|This column was
published Jan. 25, 2002
Two of my dearest friends in Costa Rica are getting married. Sandy S. is marrying in January and Sandy P. is getting married in February. Both women have been members of my writing group over the years, and I admire them beyond expression.
Sandy S. came to Costa Rica about 12 years ago and with her then-husband. They bought some property outside of San Jose with the hopes of starting a bed and breakfast. Being in the country, the property had plenty of banana trees as well, and Sandy learned to make dozens of recipes calling for bananas, which were always threatening to overwhelm and over-ripen. Other than a charming manuscript of her experiences, the bed and breakfast venture was not a success, so the property was sold and Sandy moved to northern Costa Rica with a total and abiding aversion to bananas.
When her marriage broke up, Sandy went through a number of years establishing herself as a person in her own right (coming here with a husband a woman is more or less an appendage with everything in his name). While doing this, she studied Spanish, really studied Spanish and while I am still speaking kitchen Spanish, Sandy speaks it well enough to teach it (which she does), to do translations ó she is currently translating a book of poetry from Spanish to English.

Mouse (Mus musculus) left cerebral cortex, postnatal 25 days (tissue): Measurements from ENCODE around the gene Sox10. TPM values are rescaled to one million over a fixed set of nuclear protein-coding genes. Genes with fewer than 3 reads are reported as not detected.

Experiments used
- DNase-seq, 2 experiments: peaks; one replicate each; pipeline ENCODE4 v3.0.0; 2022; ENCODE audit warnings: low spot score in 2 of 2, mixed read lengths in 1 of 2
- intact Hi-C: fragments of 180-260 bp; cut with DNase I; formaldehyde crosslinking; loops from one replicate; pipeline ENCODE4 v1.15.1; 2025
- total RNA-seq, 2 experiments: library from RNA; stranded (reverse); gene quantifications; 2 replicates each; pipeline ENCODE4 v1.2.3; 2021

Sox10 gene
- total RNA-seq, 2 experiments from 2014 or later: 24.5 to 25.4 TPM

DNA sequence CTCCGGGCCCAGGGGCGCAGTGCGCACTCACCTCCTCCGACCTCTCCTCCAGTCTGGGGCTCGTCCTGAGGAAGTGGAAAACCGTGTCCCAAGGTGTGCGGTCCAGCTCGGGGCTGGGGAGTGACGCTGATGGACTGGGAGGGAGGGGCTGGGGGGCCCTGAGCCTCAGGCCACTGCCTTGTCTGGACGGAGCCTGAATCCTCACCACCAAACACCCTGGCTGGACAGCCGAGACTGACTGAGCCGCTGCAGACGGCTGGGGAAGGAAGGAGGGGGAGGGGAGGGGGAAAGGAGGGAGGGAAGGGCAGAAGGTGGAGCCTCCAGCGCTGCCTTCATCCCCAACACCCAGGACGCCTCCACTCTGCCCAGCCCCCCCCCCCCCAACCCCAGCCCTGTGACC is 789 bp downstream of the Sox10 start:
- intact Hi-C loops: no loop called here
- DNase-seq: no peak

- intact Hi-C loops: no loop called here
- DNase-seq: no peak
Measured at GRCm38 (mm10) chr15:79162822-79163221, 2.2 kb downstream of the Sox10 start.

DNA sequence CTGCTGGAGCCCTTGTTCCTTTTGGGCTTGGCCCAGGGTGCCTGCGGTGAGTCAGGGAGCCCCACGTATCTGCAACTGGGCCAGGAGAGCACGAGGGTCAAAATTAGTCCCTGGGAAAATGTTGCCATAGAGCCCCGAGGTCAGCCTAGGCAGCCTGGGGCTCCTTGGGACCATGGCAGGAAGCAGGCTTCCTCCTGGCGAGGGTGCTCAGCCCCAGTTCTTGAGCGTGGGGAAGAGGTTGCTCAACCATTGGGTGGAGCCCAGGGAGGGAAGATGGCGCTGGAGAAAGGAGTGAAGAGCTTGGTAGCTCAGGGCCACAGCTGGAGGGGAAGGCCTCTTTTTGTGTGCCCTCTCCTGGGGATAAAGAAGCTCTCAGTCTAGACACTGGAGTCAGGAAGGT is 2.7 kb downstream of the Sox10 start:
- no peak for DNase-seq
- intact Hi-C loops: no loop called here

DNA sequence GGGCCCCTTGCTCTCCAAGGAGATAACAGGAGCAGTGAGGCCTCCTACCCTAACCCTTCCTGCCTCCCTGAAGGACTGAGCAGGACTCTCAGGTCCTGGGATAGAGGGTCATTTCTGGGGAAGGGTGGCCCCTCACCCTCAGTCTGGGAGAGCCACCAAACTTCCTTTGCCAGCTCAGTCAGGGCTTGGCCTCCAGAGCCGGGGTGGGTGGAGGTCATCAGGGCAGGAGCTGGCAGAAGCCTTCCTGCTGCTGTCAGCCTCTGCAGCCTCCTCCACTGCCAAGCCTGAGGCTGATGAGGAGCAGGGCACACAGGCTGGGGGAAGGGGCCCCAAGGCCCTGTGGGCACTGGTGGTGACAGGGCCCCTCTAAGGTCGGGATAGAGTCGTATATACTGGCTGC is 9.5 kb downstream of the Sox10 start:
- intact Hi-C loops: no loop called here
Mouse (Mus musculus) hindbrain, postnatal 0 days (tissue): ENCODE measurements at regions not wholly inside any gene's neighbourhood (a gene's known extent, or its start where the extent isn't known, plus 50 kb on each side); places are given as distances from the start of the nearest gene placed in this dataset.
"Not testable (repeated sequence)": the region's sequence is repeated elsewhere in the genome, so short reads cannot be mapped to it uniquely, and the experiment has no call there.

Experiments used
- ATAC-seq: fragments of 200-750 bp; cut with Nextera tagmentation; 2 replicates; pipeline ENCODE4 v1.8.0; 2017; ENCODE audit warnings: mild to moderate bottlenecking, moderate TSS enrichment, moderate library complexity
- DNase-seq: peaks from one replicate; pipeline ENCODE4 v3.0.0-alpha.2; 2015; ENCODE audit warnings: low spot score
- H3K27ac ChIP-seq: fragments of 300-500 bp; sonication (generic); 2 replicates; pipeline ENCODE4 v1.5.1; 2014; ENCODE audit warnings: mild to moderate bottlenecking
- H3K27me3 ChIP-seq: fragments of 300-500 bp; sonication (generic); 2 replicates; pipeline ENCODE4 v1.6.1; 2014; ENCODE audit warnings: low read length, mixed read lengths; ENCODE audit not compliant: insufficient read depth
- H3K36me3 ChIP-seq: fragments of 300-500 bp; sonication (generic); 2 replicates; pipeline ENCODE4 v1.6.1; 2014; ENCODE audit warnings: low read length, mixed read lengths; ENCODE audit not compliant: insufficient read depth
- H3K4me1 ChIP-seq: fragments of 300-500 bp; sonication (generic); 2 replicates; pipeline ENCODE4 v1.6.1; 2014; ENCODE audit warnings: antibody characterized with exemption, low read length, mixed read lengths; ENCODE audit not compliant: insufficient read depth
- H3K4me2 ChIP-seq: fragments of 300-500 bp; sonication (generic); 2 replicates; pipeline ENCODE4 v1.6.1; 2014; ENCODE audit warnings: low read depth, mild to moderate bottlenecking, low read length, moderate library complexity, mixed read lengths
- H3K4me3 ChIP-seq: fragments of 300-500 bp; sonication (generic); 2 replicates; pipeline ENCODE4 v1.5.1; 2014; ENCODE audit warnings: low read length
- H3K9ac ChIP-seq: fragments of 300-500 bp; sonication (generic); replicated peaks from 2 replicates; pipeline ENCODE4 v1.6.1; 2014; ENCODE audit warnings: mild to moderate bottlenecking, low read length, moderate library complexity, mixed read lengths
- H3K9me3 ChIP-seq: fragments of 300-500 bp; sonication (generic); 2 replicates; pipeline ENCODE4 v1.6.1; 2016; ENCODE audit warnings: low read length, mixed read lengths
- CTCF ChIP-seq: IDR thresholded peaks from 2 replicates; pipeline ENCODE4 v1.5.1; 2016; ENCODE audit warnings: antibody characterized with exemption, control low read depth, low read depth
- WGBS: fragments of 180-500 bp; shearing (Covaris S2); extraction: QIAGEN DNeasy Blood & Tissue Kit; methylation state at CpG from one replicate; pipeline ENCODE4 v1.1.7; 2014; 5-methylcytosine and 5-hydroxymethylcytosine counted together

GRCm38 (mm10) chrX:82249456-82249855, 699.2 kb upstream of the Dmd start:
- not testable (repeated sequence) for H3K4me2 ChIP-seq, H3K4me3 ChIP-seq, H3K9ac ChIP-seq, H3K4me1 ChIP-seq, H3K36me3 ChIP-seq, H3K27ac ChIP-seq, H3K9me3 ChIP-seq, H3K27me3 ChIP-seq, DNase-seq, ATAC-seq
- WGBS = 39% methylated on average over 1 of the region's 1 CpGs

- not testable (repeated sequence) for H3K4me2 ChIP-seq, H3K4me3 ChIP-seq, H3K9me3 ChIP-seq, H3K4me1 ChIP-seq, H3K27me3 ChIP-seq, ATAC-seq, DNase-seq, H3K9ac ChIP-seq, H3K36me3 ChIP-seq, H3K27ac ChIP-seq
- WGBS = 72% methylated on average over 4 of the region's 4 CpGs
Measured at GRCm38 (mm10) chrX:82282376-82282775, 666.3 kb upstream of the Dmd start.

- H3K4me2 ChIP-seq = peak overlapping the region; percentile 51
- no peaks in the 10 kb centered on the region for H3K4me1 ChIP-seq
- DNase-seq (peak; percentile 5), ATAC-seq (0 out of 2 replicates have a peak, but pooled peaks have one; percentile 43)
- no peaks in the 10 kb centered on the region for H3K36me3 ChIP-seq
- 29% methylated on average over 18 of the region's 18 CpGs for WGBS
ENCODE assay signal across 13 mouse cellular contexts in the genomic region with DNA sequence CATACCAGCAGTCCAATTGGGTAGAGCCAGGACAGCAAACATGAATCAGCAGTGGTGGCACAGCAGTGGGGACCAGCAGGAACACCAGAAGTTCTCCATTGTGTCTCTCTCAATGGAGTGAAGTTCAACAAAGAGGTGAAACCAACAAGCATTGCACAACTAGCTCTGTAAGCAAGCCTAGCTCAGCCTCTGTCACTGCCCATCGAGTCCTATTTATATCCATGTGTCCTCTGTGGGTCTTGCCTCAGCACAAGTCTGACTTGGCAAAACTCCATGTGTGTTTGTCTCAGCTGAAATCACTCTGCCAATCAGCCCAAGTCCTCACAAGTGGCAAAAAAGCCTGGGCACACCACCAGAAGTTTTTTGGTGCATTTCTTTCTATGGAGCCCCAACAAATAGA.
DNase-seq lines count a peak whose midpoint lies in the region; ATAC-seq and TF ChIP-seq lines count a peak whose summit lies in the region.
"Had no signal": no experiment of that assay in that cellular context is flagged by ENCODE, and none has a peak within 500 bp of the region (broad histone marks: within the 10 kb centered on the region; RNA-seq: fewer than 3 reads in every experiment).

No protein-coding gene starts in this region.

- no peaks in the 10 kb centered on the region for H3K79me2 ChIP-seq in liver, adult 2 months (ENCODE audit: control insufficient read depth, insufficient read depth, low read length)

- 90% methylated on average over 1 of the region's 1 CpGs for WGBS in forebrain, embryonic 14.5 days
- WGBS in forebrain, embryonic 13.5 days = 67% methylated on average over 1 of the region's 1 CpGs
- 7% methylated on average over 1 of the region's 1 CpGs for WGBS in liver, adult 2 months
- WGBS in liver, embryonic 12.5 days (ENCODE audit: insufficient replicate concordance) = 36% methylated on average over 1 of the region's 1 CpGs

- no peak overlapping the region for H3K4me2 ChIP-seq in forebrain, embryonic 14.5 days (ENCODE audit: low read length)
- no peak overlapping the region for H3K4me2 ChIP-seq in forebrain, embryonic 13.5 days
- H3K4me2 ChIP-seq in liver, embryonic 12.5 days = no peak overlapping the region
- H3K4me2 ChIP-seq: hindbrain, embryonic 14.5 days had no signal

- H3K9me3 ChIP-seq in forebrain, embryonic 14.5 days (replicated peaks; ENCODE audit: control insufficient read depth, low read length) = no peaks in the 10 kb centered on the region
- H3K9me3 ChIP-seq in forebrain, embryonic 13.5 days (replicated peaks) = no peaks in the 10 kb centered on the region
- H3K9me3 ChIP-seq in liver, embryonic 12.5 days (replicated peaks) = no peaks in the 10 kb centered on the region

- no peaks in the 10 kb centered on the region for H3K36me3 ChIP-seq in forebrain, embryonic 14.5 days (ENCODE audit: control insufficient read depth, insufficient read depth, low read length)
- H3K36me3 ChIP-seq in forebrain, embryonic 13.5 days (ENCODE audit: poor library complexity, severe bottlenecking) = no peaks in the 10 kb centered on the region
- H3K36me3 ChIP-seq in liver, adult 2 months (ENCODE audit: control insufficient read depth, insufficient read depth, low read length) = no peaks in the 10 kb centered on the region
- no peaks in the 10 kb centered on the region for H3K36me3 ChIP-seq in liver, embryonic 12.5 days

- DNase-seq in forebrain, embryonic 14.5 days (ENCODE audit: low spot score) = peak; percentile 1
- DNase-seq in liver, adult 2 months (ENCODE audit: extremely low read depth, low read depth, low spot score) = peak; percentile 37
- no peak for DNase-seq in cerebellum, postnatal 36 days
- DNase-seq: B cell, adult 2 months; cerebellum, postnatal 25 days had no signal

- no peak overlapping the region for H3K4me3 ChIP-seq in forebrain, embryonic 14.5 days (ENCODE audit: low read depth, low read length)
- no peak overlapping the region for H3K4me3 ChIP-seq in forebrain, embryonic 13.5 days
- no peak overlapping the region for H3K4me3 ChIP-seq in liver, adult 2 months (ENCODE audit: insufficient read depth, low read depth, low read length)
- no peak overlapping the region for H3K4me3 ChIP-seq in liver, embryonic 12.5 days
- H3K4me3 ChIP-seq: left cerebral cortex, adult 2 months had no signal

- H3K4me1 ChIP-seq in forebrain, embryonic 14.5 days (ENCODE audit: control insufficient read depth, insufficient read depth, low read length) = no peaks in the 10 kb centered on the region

Then she decided to become a citizen of Costa Rica, a country she has grown to love. Becoming a citizen is not easy, it requires in-depth information about the countryís history, arcane knowledge of Spanish grammar, not to mention fluency in Spanish. Sandy passed the first try.
For relaxation, since she loves to ride, Sandy raised a couple of horses and, as a good citizen, has become an involved member of her little community and even ridden in local parades. In the course of all of this, she met Roger, another expat and a talented and versatile craftsman. After some years of a growing friendship, and supporting each other through tough times and celebrating the good times, the two are getting married.
Sandy P. has probably visited and lived in more countries than any secretary
of state. The difference is in the way she traveled and how she lived.
I donít understand how she is not constantly jet-lagged. She has lived
in a Chicago ghetto in fear for her life during the uprising in 1968. She
family in a black neighborhood in the American South. She has kept house in a primitive apartment over a noisy bar in an African village. She has shivered in a cold water flat in Belgium, to mention a few. Sandy lived in these places because she worked for NGOs (non-government organizations), often trying to repair the damage that industrial countries wreaked unthinkingly or just trying to help with problems overlooked by governments.